Monty Haltiner stocks the shelves of the Grand Junction liquor store he manages with more than 1,000 wines from around the world. But right next to vintages from far-flung European and California producers sit products bottled at wineries mere miles from the store.
Haltiner believes Grand Valley and Colorado wines deserve not only the shelf space, but also more attention from retailers — and in turn, customers. “If you give them the chance that I’ve given them, they’ll shine.”
It’s a message Haltiner expects to spread as a new member of a state board that promotes and helps market Colorado wines and wine-related tourism.
Gov. Bill Ritter appointed Haltiner to a four-year term on the Colorado Wine Industry Development Board. Haltiner will represent retail wine distributors on a nine-member board that also includes representatives of wineries, wine grape growers, wholesale wine distributors, the Colorado Tourism Board and Colorado State University.
Haltiner has worked as the manager and buyer at Crossroads Wine & Spirits since the store opened six years ago. He’s worked in the liquor industry for 10 years.
A certified sommelier, Haltiner conducts wine tastings and helps customers select wines at the store. He also has served as a wine judge at the annual Colorado Mountain Winefest in Palisade.
Haltiner said the Colorado wine industry has grown considerably since he’s been involved in the wine and liquor industry. More than 100 wineries now operate in the state and wine production over the past 10 years has increased from 279,000 liters to nearly 1 million liters.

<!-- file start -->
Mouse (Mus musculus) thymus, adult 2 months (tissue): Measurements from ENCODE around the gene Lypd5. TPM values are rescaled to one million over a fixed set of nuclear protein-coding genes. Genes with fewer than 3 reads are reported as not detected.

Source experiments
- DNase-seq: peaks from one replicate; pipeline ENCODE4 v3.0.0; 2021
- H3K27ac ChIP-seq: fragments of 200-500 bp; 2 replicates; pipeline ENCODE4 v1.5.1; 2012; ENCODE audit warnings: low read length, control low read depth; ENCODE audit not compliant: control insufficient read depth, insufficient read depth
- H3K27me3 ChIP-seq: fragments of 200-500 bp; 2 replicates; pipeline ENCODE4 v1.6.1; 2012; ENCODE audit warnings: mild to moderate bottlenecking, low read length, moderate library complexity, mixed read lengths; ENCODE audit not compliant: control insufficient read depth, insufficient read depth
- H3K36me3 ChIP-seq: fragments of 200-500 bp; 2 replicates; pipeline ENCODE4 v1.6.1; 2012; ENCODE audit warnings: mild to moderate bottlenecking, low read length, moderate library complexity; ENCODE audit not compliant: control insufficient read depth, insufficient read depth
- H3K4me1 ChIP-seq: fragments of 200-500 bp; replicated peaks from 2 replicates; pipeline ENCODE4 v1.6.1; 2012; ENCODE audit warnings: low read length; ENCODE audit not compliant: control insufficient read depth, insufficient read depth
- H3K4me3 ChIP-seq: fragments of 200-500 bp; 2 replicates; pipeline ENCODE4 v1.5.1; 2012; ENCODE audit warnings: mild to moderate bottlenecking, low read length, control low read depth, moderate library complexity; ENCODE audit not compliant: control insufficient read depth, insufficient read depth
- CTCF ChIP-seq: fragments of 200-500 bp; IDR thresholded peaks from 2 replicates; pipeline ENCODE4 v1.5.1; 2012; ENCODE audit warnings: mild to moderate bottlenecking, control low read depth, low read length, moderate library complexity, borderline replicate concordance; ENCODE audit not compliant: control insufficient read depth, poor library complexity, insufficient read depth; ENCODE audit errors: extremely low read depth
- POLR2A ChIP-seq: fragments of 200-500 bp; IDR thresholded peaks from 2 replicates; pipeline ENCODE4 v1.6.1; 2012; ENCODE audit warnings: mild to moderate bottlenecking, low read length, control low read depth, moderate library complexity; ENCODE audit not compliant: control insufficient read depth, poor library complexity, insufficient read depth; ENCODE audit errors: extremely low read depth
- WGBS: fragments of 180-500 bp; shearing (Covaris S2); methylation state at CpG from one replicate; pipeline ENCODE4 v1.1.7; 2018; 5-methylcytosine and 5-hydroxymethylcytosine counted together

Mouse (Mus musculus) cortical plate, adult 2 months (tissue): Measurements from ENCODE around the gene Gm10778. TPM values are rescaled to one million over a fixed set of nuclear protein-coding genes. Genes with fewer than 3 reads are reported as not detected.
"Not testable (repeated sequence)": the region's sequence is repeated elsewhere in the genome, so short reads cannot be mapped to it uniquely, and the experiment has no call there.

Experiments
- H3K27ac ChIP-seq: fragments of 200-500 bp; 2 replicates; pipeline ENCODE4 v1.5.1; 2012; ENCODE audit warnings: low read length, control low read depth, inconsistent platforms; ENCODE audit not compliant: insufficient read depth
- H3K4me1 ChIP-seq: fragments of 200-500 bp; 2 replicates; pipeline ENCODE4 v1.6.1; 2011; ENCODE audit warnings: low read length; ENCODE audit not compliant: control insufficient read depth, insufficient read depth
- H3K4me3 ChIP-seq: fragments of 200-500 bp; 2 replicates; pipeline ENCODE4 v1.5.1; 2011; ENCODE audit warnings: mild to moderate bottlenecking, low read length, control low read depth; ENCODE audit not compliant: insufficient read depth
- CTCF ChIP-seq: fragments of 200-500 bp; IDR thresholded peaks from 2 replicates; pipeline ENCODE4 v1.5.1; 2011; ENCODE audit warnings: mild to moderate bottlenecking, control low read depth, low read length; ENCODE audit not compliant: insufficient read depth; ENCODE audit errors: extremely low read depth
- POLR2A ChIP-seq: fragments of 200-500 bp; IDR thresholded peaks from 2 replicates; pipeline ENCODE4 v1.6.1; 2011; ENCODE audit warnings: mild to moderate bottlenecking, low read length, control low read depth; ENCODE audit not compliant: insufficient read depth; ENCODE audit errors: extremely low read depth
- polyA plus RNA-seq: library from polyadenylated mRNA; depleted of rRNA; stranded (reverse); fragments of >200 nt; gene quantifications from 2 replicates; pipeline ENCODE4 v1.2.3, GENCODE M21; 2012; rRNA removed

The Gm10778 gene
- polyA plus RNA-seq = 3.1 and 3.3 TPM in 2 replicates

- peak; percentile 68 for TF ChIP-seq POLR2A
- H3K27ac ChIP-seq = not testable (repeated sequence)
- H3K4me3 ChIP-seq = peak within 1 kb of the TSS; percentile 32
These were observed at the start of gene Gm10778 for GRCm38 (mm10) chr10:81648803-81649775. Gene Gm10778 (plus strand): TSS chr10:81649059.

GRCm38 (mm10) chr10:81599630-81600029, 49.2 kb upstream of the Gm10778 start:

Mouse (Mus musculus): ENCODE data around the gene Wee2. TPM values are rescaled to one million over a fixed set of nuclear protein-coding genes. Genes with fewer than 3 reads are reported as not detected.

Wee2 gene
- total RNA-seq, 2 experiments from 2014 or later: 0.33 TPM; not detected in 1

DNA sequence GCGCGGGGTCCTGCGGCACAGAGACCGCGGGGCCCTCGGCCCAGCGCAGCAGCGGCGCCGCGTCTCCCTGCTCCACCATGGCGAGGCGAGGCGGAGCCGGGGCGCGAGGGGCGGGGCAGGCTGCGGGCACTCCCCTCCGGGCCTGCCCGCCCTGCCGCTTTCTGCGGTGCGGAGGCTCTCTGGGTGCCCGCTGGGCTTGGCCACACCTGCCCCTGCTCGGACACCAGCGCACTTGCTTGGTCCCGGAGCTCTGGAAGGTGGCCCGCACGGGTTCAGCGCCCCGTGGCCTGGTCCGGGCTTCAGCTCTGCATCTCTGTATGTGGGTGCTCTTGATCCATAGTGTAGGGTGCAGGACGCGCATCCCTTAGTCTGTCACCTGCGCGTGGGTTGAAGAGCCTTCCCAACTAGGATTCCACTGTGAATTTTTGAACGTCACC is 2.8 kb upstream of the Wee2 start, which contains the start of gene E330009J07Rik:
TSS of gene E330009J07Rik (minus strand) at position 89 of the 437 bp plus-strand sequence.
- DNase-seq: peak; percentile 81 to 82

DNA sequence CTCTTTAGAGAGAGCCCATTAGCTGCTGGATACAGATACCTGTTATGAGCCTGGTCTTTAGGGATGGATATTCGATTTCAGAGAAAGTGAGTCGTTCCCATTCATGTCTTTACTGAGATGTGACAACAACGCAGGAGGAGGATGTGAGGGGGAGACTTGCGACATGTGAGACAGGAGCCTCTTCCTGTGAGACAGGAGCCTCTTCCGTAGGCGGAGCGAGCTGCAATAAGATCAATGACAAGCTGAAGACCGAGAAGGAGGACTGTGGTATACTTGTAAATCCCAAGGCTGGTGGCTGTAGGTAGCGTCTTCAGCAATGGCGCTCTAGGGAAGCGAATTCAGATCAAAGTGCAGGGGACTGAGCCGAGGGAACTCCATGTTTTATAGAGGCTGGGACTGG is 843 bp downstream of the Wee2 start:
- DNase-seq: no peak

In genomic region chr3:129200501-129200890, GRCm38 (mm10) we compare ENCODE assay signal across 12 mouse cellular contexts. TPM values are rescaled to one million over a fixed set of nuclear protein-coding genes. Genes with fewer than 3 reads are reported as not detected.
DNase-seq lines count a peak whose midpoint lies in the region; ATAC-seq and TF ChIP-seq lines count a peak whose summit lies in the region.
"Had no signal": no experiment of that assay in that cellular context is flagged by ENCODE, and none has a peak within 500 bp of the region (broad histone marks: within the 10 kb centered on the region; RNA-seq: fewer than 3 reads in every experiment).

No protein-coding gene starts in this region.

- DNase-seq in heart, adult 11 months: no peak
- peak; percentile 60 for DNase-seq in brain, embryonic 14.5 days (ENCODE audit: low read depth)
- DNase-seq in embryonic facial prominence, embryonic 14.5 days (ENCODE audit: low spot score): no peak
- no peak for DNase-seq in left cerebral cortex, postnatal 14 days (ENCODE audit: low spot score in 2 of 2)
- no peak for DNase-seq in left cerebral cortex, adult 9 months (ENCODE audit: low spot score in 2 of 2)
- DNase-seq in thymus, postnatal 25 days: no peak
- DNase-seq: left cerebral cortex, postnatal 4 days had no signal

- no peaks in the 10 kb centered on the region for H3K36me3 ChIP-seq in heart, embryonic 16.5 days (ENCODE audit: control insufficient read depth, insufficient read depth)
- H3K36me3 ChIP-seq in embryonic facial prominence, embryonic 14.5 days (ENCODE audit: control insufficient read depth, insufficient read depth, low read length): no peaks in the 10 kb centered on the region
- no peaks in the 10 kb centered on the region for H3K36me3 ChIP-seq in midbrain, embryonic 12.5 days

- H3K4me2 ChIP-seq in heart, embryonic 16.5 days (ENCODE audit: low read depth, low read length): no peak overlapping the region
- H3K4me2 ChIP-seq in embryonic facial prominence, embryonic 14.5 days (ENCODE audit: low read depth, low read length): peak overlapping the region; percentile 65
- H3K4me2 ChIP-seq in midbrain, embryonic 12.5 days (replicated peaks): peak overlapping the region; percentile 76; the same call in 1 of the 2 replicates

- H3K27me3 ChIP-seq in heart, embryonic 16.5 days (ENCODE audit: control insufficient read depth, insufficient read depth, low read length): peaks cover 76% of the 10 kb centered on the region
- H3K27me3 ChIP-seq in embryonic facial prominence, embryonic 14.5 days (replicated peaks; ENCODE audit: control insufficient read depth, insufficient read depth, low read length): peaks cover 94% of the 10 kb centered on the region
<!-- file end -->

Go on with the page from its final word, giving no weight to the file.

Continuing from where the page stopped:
While wineries are located all over the state, grape production remains concentrated in the Grand Valley and Western Colorado. Nearly 86 percent of 2009 wine grape production came from Mesa County, while Delta and Montrose counties accounted for another 12 percent.
Haltiner said Colorado wineries not only produce more wine, but also better quality wines that compare favorably with some of the best in the world. Consequently, Colorado wines deserve more attention from retailers as well as customers, he said.
At Crossroads Wines & Spirits, wines are grouped by styles, rather than origin. That means a riesling from Germany is located next to a riesling from California next to a riesling from Colorado.
Haltiner said he hopes to share that approach with other wine retailers as well as encourage them to display Colorado wines more prominently and educate customers about Colorado wines.
Rather than follow California trends, Haltiner said the Colorado wine industry is beginning to create its own identity and unique products. The next step, he said, is to plant more grape varietals suited to the climate and soils found in Colorado and concentrate on producing high-quality wines made from those grapes. The tempranillo and malbec varietals come to mind as two possibilities, he said.
Haltiner compared the potential for unique wines in Colorado to the way in which New Zealand has become renown for producing iconic wines made with sauvignon blanc.
In the meantime, Haltiner intends to continue to devote shelf space at his store to wines from around the world, including those produced in the Grand Valley and Colorado.